Last week my good friend Park Howell, host of the popular podcast, “The Business of Story” presented an excellent webinar titled, “Your So-called Storytelling is Killing Your Brand.” I have talked for years about the stampede of well intentioned zealots for “the power of storytelling” who appear to have minimal ability to actually tell a story, yet dazzle audiences by presenting the complexity of story analysis drawn from books about story structure. I like to think of it as trying to teach football to little league players using the playbook of the New England Patriots. You can do it, all the parents will brag about how their kid is using such a sophisticated playbook, but is it really going to work if the kids don’t even know how to throw a decent pass or kick the ball properly? This really needs to stop. Please, start with the ABT before you dive into all the exciting complex stuff. It’s what we do in Story Circles Narrative Training. Start with the simple. You need to build INTUITION first.
THIS FEEDS STORYPHOBIA. The top diagram shows something called “story spirals.” Why? There’s already enough scientists who are suspicious and dismissive of story dynamics in science without confusing them with excessive complexity. The ABT is the simple pathway to gaining an initial understanding of the narrative underpinnings of science and drama. Start with the simple. Please.
TAKE MY ABT … PLEASE
I’m sorry to have to single out one person, but a specific example is needed to make this point. I’m sure that Anna Clemens has the best of intentions in writing this essay about telling a story in your scientific paper. But the problem is you really do confuse and lose a lot of people by diving so quickly into the complexity of “plot spirals” (how have I spent 30 years in and around Hollywood and not once heard this term?).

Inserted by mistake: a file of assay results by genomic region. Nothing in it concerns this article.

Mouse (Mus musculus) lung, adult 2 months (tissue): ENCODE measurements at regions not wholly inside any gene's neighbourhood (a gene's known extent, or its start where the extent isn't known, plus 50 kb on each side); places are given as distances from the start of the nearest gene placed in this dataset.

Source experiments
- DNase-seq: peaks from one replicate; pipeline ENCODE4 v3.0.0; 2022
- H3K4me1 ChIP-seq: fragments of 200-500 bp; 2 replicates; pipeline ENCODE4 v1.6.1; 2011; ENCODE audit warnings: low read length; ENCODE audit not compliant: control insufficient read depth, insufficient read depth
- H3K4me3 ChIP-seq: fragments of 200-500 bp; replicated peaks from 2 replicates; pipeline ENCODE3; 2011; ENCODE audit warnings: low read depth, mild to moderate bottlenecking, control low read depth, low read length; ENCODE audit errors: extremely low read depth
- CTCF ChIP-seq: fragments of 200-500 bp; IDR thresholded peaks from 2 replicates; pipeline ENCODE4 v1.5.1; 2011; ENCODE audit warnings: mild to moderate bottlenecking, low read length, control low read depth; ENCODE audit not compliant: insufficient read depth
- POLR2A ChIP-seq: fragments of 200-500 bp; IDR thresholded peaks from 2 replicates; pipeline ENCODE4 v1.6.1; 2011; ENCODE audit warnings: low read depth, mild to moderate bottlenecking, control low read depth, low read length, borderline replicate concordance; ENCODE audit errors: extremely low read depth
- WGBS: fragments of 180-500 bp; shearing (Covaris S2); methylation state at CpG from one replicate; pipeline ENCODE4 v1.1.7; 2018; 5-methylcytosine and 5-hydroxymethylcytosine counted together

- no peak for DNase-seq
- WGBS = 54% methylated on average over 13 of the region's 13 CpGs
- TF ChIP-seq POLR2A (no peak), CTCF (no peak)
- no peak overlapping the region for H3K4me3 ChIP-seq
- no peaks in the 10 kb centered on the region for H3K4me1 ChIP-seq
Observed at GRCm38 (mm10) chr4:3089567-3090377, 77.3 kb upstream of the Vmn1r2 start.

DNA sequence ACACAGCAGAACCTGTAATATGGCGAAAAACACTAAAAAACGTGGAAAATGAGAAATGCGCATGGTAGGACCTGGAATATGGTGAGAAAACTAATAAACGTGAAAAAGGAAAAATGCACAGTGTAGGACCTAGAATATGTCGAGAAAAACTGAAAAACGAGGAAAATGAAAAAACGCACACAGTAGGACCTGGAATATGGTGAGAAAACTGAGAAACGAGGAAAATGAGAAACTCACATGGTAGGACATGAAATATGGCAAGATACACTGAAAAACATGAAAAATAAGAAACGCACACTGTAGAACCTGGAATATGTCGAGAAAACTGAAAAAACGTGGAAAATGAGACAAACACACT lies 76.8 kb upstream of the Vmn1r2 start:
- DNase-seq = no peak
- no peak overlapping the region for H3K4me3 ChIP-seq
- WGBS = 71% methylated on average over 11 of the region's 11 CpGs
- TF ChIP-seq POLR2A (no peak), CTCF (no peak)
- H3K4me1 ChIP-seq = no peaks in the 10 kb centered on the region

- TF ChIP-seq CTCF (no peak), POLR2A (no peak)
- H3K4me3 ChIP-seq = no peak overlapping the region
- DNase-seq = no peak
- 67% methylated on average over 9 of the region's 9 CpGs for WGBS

Narrative is very, very, very challenging. This is what I learned long ago in film school where I studied with one of the great legends of script structural analysis, Frank Daniel.
We know this well in our Story Circles Narrative Training program. As a result, we hold off to the end of each hour session for the discussion and implementation of the full story templates of the Story Cycle (as developed by Park Howell, derived from the work of Joseph Campbell, Jonah Sach’s book, “Winning the Story Wars” and other sources) and the Logline Maker (as developed by Dorie Barton and presented in our book“Connection,” and derived from Blake Snyder’s book, “Save the Cat”).
Last week Park Howell presented a great webinar in which he told of how in his workshops he uses the ABT as the simple, intuitive, entry point for eventually crafting a more complex narrative using those templates. Everyone interested in the use of story structure for their communication should listen to his webinar.
All of these people wanting to popularize the use of story dynamics in science communication need to realize it’s best to start with the simple before progressing to the complex. It’s that simple. It really is. We’ve been watching it for 4 years now in the development of Story Circles. And you can see the strength of it in this approach in the new video we’ve produced with the National Park Service folks in Colorado
THE NATIONAL PARK SERVICE IN COLORADO STORY CIRCLES. Last week we posted this short video with three of the participants of the 6 concurrent Story Circles recently concluded by the National Park Service staff in Colorado.
PS, ENOUGH WITH THE PAUL ZAK AND OXYTOCIN REFERENCES
Paul Zak (cited in the Clemens article) and his oxytocin storytelling has been discredited by Ed Yong in The Atlantic and ridiculed by John Oliver on his HBO show. Is there really no consequence for having that happen?